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Candid camera: Defendant in Albemarle murder trial caught on video boasting about kill

Jurors at the murder trial of Kevin Moore got their first glimpse Monday of the videos that surreptitiously captured the 39-year-old Albemarle County man talking about a killing that bears a remarkable resemblance to the one he’s accused of committing: the 2004 slaying of Fluvanna County resident Jesse Hicks.

The videos were shot inside a specially outfitted Chevy van as investigators pumped information from Moore.

“We had come up with a ruse that I was looking for someone to come into my organization, my criminal organization, and I needed to have someone killed,” testified Michael Roane Monday.

A first sergeant with the Augusta County Sheriff’s Office, Roane climbed into the case and the Chevy van in 2018, posing as a long-haired drug lord intent on bumping off a rival. Inside the van, Roane seemed to be interviewing Moore for the task.

“I’m into it,” Moore can be heard saying on a tape played in court.

“You down with pulling the trigger?” Roane asks.

“Yeah, 100%” responds Moore. “If you ask me to do something, I don’t stop until it’s done.”

The prosecution’s theory is that Moore and his late father conspired to kill Hicks rather than pay back tens of thousands of dollars that Moore’s father had allegedly borrowed from the man.

The 47-year-old Hicks disappeared on Sept. 1, 2004, after telling he wife that he would be meeting that day with Moore’s father, Richard Glenn Spradlin, about the debt. Until his death from cancer at the age of 60 last year, Spradlin was a co-defendant in the current criminal case.

It took 14 years for authorities to bring first-degree murder charges against Moore and Spradlin. The delay came in part from the decade it took to find the body, which a hunter testified last week to stumbling upon while tracking wild turkey at a southern Albemarle hunt club in 2014.

The grainy video and unclear audio tapes which prosecutors played in Albemarle Circuit Court Monday appear to depict means, motive and opportunity — as well as information offered up by Moore himself.

“There’s people looking for a guy that’s been missing 12 years,” Moore volunteers after boasting about his ability to keep a secret.

“They seem to think it was a drug man that got him,” Moore continues. “They never found his body.”

In fact, by the time of the tapes, the body had been found. Another fact that came out in court Monday was that Hicks sold cocaine and used Moore’s father for drop-offs, according to recently retired Albemarle County police detective Philip Giles.

As Moore watched stoically from the defense table, Giles testified that he kept tabs on the surreptitiously taped conversations via a special cell phone that allowed him to listen in real time, such as when Roane asked Moore about body disposal.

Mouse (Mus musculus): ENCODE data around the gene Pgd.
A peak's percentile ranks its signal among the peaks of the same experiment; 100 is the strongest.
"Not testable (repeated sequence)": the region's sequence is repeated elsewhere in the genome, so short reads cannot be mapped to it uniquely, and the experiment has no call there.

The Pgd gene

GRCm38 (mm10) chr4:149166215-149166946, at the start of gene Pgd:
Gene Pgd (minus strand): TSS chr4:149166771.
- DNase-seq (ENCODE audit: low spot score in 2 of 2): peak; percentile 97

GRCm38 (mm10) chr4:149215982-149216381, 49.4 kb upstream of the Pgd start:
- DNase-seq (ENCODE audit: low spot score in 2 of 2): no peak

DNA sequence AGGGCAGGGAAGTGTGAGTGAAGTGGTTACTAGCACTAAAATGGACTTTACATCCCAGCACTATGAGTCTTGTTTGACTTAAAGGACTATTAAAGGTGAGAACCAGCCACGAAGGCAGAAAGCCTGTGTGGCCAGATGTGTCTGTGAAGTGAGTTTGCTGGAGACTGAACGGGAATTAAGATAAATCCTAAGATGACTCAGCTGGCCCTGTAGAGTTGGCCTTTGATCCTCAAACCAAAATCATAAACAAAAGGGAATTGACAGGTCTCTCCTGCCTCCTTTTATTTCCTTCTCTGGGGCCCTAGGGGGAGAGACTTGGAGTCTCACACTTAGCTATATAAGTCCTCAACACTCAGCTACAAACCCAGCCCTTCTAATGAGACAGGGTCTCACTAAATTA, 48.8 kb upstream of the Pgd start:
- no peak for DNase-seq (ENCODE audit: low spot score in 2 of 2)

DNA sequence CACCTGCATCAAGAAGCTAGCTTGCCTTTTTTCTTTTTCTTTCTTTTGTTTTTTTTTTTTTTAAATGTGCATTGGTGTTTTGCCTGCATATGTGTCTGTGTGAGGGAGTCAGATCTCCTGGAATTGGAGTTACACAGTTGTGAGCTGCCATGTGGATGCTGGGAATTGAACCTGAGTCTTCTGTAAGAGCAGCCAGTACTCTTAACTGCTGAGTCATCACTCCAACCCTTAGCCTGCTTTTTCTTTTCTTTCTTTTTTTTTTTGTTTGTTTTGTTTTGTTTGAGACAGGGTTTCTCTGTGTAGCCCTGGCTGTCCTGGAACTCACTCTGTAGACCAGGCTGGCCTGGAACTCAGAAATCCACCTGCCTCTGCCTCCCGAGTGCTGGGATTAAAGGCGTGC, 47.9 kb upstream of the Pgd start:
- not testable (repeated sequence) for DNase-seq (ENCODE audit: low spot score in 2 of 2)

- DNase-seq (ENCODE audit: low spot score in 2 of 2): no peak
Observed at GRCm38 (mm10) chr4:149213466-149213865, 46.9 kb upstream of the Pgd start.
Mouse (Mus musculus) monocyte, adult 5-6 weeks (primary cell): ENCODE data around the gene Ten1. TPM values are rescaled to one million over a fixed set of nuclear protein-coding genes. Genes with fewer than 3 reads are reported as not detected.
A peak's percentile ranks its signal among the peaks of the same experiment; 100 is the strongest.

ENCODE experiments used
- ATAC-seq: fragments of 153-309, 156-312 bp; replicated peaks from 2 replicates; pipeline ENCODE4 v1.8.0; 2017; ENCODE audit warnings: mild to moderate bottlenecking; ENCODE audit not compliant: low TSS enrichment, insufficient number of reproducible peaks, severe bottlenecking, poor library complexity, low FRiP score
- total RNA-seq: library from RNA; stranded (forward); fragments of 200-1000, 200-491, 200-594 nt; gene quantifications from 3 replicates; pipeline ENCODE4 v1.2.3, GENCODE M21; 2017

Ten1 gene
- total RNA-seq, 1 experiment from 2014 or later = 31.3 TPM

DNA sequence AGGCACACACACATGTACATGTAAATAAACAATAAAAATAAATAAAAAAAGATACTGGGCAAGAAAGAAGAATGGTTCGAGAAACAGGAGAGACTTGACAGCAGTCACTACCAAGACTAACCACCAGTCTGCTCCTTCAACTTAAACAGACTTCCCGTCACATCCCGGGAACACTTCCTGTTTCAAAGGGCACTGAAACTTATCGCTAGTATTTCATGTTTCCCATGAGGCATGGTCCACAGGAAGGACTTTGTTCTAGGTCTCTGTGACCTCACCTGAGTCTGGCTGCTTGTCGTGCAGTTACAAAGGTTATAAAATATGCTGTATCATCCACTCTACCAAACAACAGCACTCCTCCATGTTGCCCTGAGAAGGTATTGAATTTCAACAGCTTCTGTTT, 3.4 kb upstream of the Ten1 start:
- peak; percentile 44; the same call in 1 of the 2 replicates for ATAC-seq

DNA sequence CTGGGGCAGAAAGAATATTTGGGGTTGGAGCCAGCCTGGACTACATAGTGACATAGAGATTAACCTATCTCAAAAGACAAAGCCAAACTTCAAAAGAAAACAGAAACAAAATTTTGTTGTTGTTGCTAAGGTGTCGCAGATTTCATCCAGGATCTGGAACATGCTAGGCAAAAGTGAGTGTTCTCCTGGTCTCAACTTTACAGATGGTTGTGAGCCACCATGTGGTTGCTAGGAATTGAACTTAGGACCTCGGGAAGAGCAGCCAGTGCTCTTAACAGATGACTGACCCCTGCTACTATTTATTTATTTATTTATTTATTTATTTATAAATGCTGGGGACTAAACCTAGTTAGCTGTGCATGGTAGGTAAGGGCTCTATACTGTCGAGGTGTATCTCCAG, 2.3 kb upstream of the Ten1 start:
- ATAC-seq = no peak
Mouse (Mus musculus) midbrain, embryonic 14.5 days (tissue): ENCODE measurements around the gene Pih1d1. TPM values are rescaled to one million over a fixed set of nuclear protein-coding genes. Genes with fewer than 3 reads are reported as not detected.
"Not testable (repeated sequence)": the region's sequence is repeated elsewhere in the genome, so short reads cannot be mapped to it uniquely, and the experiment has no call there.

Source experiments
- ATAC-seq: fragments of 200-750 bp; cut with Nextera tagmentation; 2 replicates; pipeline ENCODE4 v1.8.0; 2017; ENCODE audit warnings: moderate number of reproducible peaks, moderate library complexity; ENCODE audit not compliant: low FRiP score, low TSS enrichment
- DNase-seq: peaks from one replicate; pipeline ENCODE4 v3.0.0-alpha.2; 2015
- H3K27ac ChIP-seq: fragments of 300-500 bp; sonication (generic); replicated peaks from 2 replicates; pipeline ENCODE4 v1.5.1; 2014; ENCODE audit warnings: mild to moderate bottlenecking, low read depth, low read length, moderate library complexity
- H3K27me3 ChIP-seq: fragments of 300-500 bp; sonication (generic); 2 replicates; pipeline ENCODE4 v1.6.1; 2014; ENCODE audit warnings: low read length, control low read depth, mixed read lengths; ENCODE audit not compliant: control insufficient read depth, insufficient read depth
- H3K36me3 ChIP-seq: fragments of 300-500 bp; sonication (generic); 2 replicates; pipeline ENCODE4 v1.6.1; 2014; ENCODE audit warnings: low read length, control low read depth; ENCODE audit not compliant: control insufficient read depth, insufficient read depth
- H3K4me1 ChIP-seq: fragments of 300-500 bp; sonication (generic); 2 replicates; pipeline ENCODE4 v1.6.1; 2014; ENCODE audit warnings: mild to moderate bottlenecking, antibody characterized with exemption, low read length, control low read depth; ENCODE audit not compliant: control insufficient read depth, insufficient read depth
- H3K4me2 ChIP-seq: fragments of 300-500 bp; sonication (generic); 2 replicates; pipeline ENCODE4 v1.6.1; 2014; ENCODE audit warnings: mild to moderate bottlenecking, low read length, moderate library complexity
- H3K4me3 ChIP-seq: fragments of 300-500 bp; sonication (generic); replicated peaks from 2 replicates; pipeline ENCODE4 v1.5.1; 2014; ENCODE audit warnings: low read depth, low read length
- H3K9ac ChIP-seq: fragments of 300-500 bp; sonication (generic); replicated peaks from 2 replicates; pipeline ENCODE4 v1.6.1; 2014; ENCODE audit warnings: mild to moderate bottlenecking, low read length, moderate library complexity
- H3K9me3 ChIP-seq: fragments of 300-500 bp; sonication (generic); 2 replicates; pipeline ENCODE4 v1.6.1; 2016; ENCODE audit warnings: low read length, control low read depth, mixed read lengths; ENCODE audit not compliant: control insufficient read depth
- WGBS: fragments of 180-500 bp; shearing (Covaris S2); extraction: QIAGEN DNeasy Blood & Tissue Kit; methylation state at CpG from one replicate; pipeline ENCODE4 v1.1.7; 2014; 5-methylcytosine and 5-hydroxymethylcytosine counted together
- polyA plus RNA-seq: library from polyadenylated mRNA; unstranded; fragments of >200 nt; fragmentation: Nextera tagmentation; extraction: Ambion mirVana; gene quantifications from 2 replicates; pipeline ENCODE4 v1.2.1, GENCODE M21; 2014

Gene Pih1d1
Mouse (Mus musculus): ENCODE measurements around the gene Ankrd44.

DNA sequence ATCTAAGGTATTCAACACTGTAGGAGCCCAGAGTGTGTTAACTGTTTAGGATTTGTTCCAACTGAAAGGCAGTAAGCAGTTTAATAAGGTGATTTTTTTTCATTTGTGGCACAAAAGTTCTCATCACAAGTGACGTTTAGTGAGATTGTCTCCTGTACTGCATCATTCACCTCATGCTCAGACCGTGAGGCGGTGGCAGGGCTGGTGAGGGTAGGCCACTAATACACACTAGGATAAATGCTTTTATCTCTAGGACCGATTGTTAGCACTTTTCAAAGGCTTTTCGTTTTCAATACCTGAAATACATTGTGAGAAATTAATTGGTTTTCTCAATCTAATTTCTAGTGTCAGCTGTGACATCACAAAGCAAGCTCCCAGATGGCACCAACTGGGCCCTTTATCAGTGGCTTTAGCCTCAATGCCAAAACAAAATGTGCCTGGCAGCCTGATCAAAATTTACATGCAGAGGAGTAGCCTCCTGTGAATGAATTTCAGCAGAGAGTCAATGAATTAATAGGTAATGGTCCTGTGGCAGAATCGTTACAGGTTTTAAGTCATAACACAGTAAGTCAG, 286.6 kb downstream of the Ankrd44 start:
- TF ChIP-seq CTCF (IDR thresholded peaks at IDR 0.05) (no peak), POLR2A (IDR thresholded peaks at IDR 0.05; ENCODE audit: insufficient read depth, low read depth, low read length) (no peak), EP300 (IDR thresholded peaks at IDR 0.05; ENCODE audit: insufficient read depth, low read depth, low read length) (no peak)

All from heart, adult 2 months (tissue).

“Put them in the dirt and they’ll break up faster,” Moore says.

“Did you put him in the dirt?” asks Roane.

“Yeah, yeah, sunk him in a mud hole,” Moore answers.

The two also discussed gun choice and shooting style. Moore said that a shotgun’s ballistics can’t be traced, and he could be seen reaching around to point to his own left rear shoulder in what Roane interpreted as a sucker shot.

“So he never even knew what was coming?” Roane asks. “Shot that motherf—ker in the back?”

The defense suggested during cross-examination, since Roane quickly shifted topic to scheduling the hit the following week, that it wasn’t clear whether Moore’s ensuing “uh huh” replied to a past killing or the proposed hit job.

When Moore said he couldn’t go through with the proposed hit due to his wife and children, Roane departed, but the taping continued under another investigator, a private citizen and a police informant named Eddie “Harley” Fitzgerald.

Now deceased, Fitzgerald promised Moore a deal that would give him 25% of the profits from a promised $4.5 million investment in an RV park. Like the proposed hit on a drug rival, the RV park was fictional, designed only to capture Moore’s attention and verbal admissions.

With the bogus hit out of the way and only a supposedly legitimate business deal on the table, the prosecutor suggested Moore lowered his guard to Fitzgerald.

“You used a pistol?” Fitzgerald asks.

“Shotgun,” Moore says.

“Big one?” Fitzgerald asks.

“Short barrel,” Moore says.

“Slug or dove?” Fitzgerald asks.

“Dove,” Moore says.

In one video, the discussion about moving a body through a forest causes Moore to hold out his hands in what Fitzgerald characterized as nervousness.

“Just thinking about it,” Moore says.

As for the dead man’s pickup truck, Moore was recorded saying that he wore gloves to avoid leaving physical evidence when he drove the truck to a commuter parking lot near the Nelson County community of Schuyler.

“I ended up driving it over there and having my old man pick me up,” Moore says.

While he let Fitzgerald handle all the Chevy van chatter after their suspect opted out of the fictional hit, Roane testified about how he reentered the case in the fall of 2018. Earlier, he had been Mike the hitman, but he gave a preview of one more tape that seems destined to be played later in Moore’s trial.

“I walked into the interview room when he was arrested,” said Roane, “and said, ‘I’m not the Mike you think I am.”


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